Goodness Gracious

Written last night, Monday, October 25, 2021 in case you’re wondering.

Sometimes, sometimes, when you are my age, i guess, it just all falls into place. Or, at least, you think it does.

i experienced that falling into place thing tonight.

i’m not sure most people will understand. There was a time and place, a very small window of such for me tonight. Just hit it right.

Maureen, unlike me, likes to have the television on for background while she reads from her “kindle” (sounds like she is starting a fire to me but that thing is another electronic marvel i cannot abide, this one in particular because i like to feel and smell the paper when i read so the corners can get dog eared). That unattractive black screen was in living color on the Seattle-New Orleans football game, which neither of us was really interested. And then it was over. Neither of us cared to listen, even as background noise, and i mean noise, of the post game banal analysis of the talking heads. Somehow, i ended up with the controls. i went to streaming. As i was surfing, thinking i should just turn the damn things off — and i mean “things” as i had four of those remote thingies on the table, i increased surfing speed to mach 2. i caught a glance of something of interest to me. i backed up. PBS. Shows. “Austin City Limits.” Jon Batiste.

In the past, i have discovered some jewels on that show. Once, we caught Tom Waits when he was very young and relatively unknown, although i knew him because my shipmate, condo mate, the other “Booze Brother,” JD Waits, had introduced me to Tom’s music and revealed Tom was his second cousin.

So i checked Jon Batiste out.

i spent an hour enrapt, making connections.

The man and his band play my kinds of music, many kinds of my kind of music. Incredible.

The talent was amazing, enough just to enjoy all by itself.

i confess i didn’t even know who Jon Batiste is. i know now.

Not only did he wow wow me, he and his buddies and buddiettes (oh boy, that one is going to get me in trouble with someone) put a show on that stage that took me back to his and my roots…okay, my roots. i used to know all kinds of music, was a deejay, collected records, all sorts of music. Then i joined the Navy, went to sea back when you didn’t take much of anything with you, especially current music. i sort of got lost. Now, most of my music is my old stuff with a few more current artists one of my daughters introduced to me.

So Jon Batiste was new to me, but he took me back to old days.

There was the small table radio i put under the covers with me after listening to Big John R, Hoss Allen, Gene Nobles, and Herman Grizzard from nine until the wee hours on WLAC playing blues, real, gritty, soul, blues while i did my homework (ha, ha) in the upstairs room i shared with my brother on Castle Heights Avenue back home. i turned the volume down low and continued to listen as late as i could so i could order some great blues 45’s on Chess, Excello, and Nashboro labels from Randy’s Record Shop in Gallatin. Jon Batiste brought that back to me.

Then Jon sat down at the piano and did a bit of Beethoven and Gershwin like neither had heard before, and i marveled, wondering who the hell thought i should play a sonata at a recital at Peabody College in Nashville or a solo at the junior high graduation — oh i know who thought i had some talent: Mrs. Gwaltney, my teacher before i gave up the 88 for football, and my mother, of course; and i often wonder what my father thought of all that.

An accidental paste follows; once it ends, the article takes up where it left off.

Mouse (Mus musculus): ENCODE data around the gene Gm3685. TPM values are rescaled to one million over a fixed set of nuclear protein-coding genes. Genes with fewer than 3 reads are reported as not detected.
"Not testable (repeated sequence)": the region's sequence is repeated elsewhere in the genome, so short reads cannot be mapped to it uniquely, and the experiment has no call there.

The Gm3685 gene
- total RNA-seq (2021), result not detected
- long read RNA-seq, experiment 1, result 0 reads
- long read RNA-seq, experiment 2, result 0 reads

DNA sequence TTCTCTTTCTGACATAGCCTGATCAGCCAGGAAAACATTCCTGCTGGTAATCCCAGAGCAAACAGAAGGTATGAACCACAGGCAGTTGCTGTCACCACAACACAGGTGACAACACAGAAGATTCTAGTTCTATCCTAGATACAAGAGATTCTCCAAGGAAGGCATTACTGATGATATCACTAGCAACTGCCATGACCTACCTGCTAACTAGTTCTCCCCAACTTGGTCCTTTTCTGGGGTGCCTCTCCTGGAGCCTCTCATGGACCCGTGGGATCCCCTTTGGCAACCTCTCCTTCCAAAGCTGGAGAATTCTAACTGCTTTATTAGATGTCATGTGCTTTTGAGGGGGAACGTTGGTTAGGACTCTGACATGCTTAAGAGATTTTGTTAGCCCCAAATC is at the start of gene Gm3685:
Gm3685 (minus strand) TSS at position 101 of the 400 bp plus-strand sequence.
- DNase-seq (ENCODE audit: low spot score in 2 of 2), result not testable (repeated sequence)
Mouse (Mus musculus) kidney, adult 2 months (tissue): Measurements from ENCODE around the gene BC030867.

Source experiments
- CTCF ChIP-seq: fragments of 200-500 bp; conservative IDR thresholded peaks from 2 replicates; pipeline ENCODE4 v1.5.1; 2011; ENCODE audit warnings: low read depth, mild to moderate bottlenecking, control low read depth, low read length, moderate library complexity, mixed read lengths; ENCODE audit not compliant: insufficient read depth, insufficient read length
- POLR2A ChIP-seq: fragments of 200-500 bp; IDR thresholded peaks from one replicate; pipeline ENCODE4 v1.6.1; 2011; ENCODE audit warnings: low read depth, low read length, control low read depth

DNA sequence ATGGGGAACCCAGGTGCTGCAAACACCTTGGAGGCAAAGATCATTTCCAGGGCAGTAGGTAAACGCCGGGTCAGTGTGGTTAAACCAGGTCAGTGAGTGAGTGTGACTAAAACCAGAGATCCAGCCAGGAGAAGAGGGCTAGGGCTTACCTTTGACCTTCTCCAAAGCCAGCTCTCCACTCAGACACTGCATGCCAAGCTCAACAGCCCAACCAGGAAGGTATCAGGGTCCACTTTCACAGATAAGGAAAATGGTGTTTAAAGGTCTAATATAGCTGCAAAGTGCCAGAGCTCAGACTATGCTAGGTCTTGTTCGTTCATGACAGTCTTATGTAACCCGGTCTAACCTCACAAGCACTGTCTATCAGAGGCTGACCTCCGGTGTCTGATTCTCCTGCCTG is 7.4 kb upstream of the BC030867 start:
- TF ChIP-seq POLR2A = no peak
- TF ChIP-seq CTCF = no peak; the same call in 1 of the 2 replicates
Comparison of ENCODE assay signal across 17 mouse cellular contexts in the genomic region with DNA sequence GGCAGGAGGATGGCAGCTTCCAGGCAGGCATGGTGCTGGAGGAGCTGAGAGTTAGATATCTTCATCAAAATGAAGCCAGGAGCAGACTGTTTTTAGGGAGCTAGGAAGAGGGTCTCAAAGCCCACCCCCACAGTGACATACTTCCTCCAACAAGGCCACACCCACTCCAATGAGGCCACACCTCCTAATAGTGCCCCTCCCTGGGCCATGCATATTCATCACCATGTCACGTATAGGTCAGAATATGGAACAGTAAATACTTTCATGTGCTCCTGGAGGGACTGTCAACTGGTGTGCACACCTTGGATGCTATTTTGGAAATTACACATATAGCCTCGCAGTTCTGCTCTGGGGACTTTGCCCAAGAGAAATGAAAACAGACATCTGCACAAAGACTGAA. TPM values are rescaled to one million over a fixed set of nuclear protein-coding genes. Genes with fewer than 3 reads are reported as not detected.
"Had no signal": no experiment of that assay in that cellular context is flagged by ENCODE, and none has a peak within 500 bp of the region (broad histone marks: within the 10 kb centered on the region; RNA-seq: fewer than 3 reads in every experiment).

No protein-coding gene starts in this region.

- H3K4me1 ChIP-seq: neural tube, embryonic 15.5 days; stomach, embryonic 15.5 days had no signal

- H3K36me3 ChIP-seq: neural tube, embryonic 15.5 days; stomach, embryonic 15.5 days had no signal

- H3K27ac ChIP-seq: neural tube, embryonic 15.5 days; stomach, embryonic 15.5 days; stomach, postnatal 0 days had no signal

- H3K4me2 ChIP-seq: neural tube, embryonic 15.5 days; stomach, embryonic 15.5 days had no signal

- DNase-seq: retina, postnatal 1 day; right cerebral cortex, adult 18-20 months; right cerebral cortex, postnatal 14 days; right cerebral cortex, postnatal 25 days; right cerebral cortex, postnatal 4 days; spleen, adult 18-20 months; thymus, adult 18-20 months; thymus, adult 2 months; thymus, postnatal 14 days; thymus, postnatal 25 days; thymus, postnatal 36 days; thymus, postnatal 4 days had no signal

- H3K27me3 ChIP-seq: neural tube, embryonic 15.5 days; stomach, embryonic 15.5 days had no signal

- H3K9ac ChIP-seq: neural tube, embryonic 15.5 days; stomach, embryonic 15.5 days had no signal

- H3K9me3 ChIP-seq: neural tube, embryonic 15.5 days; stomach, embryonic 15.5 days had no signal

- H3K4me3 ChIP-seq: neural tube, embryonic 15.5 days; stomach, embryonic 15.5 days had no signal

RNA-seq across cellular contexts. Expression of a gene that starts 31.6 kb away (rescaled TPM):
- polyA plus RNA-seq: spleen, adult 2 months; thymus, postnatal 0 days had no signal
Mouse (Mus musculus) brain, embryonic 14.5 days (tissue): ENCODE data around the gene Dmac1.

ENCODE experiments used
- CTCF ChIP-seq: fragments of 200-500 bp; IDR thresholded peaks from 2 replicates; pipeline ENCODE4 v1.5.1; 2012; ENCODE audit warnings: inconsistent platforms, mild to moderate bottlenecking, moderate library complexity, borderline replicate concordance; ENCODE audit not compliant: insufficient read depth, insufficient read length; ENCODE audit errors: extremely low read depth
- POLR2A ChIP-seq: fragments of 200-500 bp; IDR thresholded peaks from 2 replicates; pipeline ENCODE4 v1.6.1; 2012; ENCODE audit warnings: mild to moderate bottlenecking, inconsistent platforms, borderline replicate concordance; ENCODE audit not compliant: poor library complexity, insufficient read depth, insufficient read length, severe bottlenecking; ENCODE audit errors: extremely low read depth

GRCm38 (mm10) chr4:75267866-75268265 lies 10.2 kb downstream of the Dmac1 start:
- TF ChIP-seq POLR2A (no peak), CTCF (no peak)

And then, Jon shifted back to stuff i knew and some stuff like hip hop i didn’t, but again he took me back, this time to the New Club Baron on Jefferson Street in Nashville where Cy Fraser and i would invade, taking along others, but the constant of Cy and I were always headed there when nothing was going on at Vanderbilt. White boys, honkies, red necks, jiving and being accepted by the otherwise black crowd while we listened to “Gorgeous George” (no, not the wrestler) with his revolutionary keyboard not a piano that looked more like an ironing board, and all sorts of other great acts, even Otis Redding after one of his big shows downtown at the Nashville Auditorium. We felt it.

Then Hurley’s on that side street in Newport, Rhode Island during OCS and while i was on the Hawkins, the destroyer across town at the Naval base. And Hurley’s immersed me in jazz and soul, real soul before it became some voice exercise, and i would listen to “My Satin Doll” until the cows came home.

And Jon played on and i was hearing Jimmy Reed and Eddie Floyd and Slim Hopkins and Sonny Boy Williamson…and Dvořák…and gospels…and Clarence “Frogman” Henry.

Jon Batiste. “Austin City Limits.”

i’m not to sure many of you will get where i was last night. It was damn near a religious experiment.

You see, i also heard Peace.

2 thoughts on “Goodness Gracious

  1. Yes, Jim. I too was a fan of John R, Hoss Allen, and Gene Nobles on WLAC. In the summer I would take a quilt out to the backyard with the radio sitting on the back steps tuned to WLAC AM radio, i would lie on my back looking up at the stars and let the blues and soul wash over me.

  2. Jim, I sang a duet with Clarence at his club in New Orleans in summer 1966. I was in the Academy’s choir and had enough range to match that girl and that frog ! He signed a post card with a nice comment for me. I found that card during our COVID clean. I can still stay close on those notes, but it’s good that I keep the car windows up.
    P .S. some news re Chuck Miller and Joe Mc Mackin. Better a private forum.

Leave a Reply

Your email address will not be published. Required fields are marked *